I need to identify public places within pedestrian areas in London, so I need to calculate the density of both pedestrian links and footways. I have classified my data according to the categorization method so I can see where there is the highest concentration in the map. However I would need to calculate the density.

I have a line shapefile and I could extract the nodes and then create a heat map. However I am afraid considering just the nodes would alter the dataset. Any suggestion?

  • Add evenly spaced nodes to the lines. That way the number of nodes one one line is comparable to the others. – csk May 9 '18 at 16:25
  • the tool for that is "densify by interval" – csk May 9 '18 at 18:02
  • Thank you. Another question: can you clip/intersect a lineshapefile according to a polygon shape? I want to cut streets where the ward ends so that they are not crossing two different wards and I can then perform the join attribute by location tool afterwards. This will allow me to calculate the density of street types within each ward in the field calculator. Does this method make sense? Thank you for your help! – Pinutz May 10 '18 at 9:21
  • Another method would be to convert the paths to polygons using a fixed-width buffer, then calculate the area of the buffers and use that as a ratio with the area of the ward. – csk May 10 '18 at 16:09
  • The tool for clipping a line layer by a polygon layer is called "Clip" and you can find it in the processing toolbox. – csk May 10 '18 at 16:14

Here my workaround:

1) Create an intersect of your lines layer (path/footways) and your polygon layer (grid or areas, e.g. neighborhoods) where you want to represent the density. Your polygons, areas, need a unique identifier (e.g. id). Make sure that the lines are the first object and, as you want to calculate distances, that both files are in the same projected coordinate system, with meters as a unit (e.g. in London UTM30N or EPSG:32630).

2) Open the attribute table of the intersect file. Open the field calculator and create a new field (e.g. road_length) of type real/decimal numbers. In the expression field type: $length. This will return the length of every segment in meters.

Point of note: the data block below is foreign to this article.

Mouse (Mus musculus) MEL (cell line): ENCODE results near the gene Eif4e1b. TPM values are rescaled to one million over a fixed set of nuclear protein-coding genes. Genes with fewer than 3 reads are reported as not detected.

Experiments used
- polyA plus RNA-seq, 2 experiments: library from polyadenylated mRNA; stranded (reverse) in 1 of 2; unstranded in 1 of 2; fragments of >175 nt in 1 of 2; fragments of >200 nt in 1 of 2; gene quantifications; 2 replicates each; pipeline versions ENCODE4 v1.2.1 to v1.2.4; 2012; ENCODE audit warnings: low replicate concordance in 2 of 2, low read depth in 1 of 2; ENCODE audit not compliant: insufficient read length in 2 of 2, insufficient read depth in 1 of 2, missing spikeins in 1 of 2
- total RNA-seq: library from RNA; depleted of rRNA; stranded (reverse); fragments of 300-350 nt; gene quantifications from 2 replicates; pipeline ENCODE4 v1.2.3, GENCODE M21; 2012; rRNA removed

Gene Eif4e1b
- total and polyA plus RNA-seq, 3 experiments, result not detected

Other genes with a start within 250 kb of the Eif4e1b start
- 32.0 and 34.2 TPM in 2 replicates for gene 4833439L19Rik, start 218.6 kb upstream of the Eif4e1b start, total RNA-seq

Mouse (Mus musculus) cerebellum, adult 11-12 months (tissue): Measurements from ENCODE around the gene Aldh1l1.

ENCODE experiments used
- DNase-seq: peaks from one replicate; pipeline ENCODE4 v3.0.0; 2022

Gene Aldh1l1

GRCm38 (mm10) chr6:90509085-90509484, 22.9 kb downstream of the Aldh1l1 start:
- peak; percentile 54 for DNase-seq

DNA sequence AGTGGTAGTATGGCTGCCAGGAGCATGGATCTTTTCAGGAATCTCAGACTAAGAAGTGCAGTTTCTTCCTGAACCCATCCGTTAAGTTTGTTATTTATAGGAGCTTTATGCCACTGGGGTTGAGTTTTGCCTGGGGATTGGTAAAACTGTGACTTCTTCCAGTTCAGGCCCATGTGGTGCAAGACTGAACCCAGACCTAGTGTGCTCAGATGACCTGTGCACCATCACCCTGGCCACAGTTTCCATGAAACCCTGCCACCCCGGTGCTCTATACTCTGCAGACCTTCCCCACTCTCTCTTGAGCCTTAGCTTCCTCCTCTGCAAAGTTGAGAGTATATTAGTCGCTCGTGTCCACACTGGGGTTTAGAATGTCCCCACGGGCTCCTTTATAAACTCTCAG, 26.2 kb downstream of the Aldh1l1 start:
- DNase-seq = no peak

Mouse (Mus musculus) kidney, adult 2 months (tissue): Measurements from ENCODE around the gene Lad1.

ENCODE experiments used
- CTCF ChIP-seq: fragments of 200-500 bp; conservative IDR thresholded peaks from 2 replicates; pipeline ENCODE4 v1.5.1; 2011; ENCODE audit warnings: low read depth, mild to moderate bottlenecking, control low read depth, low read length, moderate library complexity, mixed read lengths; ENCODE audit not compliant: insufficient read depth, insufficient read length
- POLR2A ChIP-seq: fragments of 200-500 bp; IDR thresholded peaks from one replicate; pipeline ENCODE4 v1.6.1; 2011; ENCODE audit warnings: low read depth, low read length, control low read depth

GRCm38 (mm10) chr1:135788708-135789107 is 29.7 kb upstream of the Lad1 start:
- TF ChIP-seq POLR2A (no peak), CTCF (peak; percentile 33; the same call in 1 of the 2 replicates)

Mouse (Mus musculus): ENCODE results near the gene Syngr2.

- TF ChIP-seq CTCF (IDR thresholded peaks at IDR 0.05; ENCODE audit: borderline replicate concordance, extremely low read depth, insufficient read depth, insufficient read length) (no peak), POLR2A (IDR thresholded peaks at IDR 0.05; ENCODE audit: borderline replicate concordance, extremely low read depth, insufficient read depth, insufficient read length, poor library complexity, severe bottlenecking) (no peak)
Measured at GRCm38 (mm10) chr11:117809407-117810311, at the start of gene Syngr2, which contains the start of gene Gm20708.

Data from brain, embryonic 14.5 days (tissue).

3) Run statistics by categories. Use the intersection layer as input, the field to calculate the statistics would be 'road_length', and the field with categories would be the unique identifier of your polygon file (id). As a result you get a table with the statistics of total road length for each of your ids or zones.

4) Join the attribute 'sum' to your polygon/grid layer using the unique id, and create a new attribute for road density (similar to step 2). This attribute is then: (sum_road_length/$area)

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This can be accomplished using the LecoS plugin, but you have to use QGIS V. 2.8 and it requires numpy, scipy and PIL (python imaging library) to be installed. Once you have the plugin running it has a vector overlay function. You create a buffer around the area where you want your spatial metrics and use the vector overlay function. It might require the batch process option, sometimes it is a little glitchy with the single querry - I just batch run and it works like a charm. There are multiple spatial metrics that this plugin offers - density is one of them.


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